It is interesting and instructive to analyse the rest of Wordsworth’s rhymes in his poem. But end rhyme can reveal a great deal more than “consonance”. Each stanza of his poem is in the form of a quatrain completed by a couplet. What may this reveal? Wordsworth lived with his unmarried sister Dorothy. Dorothy loved long walks in the countryside and kept a diary of her walks and what she saw, but she was no poet. Wordsworth read her diary one day and saw the story of the daffodils, and decided to write a poem. He never saw these flowers personally, he simply embellished on what his sister had seen. In other words he imagined them, an entirely acceptable approach for one of the leading Romantic poets of the day.

The quatrains, if read together without the couplets, give a pretty close idea of the poem embellished by Wordsworth. The couplets , read together without the quatrains, give a close approximation to Dorothy’s diary words. It is no accident that the word “daffodils” appears once at the beginning of the quatrains, and once at the end of the couplets, affording a symmetry to the poem which helps tie together the two stories. Wordsworth’s quatrain story is rich in end rhyme, imagery, metaphor, assonance and slant rhyme, relating to clouds, stars, inward eye, and other things. Dorothy’s story Is lacking in images except for dancing.

Sometimes, therefore, a rhyme scheme can indicate a lot more than what the poet intended. Kubla Khan is an excellent example. In this well-known poem, Coleridge wrote the first stanza in an opium-powered dream. The dream was interrupted and he stopped writing, and when he eventually managed to get back to writing the second stanza, the dream had gone, never to be recaptured. A glance at the poem’s shape and its rhymes shows the difference between the two stanzas.

In free verse, which often lacks strong end rhyme , it is the internal rhyme which acts to link together “one apparently disparate thing to another”, as Stephen Fry puts it. Here is a middle stanza from the very modern poem of S Heaney called Digging, in which he describes men cutting peat ( or turf ) in the boglands of Ireland. Here is no semblance of end rhyme. But we can easily see the internal rhymes such as milk/corked/drink and bottle/sloppily and nicking/digging/digging. Even the contrast between “straightened up” and “digging down” is linked with corked/nicking.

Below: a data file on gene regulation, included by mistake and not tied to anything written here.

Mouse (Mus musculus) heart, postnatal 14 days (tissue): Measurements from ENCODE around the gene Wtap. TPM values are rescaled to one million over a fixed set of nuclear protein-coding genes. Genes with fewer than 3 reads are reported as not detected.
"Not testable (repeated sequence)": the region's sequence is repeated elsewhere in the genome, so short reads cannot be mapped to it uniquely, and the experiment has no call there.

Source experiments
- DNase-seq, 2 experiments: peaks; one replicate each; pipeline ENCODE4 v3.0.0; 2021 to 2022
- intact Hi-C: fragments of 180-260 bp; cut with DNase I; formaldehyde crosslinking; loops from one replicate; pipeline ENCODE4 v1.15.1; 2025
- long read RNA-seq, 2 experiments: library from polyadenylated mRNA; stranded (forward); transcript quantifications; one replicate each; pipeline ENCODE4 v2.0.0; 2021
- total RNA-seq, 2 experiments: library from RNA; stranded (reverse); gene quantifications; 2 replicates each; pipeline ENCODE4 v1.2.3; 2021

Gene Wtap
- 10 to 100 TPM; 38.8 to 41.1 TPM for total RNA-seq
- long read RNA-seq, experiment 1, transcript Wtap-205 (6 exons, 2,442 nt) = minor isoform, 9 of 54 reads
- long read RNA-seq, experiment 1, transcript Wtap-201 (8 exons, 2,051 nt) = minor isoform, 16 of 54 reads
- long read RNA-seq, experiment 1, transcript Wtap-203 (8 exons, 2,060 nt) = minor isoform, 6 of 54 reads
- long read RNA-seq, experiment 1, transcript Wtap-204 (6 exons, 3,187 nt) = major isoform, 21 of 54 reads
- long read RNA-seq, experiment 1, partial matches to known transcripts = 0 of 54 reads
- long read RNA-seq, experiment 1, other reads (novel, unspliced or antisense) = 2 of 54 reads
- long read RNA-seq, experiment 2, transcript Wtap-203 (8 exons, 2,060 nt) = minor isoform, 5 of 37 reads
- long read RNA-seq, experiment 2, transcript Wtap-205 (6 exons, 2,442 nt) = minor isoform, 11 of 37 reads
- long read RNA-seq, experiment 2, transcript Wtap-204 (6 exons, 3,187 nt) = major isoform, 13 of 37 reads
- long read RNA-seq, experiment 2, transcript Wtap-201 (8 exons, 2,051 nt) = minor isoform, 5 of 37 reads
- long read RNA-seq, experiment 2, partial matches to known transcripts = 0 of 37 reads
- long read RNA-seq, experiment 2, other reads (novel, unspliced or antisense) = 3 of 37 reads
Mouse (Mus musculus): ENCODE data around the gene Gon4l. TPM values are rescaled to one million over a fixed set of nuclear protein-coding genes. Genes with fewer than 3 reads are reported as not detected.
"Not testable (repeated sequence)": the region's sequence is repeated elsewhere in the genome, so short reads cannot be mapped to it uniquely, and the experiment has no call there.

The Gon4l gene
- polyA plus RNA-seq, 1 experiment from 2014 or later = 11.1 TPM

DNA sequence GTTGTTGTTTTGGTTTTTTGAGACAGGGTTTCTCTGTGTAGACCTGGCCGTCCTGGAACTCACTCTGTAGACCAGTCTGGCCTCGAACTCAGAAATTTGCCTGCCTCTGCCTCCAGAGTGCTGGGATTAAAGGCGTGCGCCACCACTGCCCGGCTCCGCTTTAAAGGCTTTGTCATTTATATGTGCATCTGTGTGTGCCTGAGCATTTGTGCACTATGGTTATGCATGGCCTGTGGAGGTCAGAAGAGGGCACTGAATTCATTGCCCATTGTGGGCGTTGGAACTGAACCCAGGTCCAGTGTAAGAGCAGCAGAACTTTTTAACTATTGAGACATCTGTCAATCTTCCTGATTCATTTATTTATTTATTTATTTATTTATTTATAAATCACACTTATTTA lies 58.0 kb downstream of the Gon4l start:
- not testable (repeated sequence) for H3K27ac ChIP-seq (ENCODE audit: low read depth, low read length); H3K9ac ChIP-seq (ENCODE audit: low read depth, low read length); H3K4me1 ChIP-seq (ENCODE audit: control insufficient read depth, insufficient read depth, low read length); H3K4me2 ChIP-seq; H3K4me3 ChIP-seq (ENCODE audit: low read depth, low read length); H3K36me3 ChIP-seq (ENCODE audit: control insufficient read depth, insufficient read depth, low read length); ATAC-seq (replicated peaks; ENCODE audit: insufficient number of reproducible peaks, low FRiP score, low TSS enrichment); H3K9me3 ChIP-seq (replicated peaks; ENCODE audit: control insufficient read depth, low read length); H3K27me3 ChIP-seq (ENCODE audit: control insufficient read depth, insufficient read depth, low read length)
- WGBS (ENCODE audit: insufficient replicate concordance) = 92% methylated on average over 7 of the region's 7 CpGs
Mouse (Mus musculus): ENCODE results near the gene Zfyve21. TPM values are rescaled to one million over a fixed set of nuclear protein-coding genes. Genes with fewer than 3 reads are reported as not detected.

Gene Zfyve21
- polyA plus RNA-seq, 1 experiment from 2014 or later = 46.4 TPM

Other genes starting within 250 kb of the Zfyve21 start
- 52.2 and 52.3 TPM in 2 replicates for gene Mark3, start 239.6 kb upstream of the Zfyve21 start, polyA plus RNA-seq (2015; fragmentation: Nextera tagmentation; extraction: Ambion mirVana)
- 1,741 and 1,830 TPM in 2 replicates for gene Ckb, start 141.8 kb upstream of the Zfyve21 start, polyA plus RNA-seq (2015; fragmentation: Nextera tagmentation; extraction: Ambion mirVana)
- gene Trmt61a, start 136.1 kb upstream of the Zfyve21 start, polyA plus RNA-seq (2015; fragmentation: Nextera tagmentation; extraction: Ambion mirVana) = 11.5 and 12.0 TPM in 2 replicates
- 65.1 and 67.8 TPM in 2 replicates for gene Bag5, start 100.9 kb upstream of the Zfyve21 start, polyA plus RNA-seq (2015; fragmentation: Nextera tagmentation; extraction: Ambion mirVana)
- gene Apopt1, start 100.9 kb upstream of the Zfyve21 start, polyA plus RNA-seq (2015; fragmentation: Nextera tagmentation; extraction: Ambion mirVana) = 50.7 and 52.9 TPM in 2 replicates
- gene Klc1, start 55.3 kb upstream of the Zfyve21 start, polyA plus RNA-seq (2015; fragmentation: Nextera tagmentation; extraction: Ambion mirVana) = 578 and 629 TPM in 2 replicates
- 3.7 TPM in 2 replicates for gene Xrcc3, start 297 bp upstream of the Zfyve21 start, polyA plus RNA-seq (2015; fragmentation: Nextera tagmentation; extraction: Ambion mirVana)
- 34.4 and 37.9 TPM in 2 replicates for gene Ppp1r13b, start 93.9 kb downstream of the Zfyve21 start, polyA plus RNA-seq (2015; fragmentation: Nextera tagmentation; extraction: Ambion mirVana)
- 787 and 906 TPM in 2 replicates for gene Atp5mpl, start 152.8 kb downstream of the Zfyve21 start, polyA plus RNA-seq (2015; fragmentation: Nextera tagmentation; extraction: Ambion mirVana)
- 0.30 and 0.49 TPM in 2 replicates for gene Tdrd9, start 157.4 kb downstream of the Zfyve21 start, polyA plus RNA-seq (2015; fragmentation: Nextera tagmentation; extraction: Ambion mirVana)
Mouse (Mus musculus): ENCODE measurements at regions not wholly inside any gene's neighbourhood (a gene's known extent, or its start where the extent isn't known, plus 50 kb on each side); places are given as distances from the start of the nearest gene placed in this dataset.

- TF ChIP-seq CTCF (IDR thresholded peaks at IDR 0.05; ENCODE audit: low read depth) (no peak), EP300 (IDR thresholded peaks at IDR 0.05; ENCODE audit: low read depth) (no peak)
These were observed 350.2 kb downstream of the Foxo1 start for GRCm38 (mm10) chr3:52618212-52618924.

My grandfather could cut more turf in a day
Than any other man on Toner's bog.
Once I carried him milk in a bottle
Corked sloppily with paper. He straightened up
To drink it, then fell to right away
Nicking and slicing neatly, heaving sods
Over his shoulder, digging down and down
For the good turf. Digging.

Of course poets don’t write their poems this way but it is evident in retrospect that there is a logic in their way of using rhyme. It’s not just trying to make one line sound like another just to show how cleverly words can be associated, or to make it “more emotional”. When poetic rhyme is talked of in these terms, it becomes an elitist topic, where no amateur poet may dare have a view. People may have different interpretations of these and all poems, and their rhyming systems. As a schoolteacher, I always like to try to simplify things so that they are understandable to everyone.

(end of article)


Book: Shattered Sighs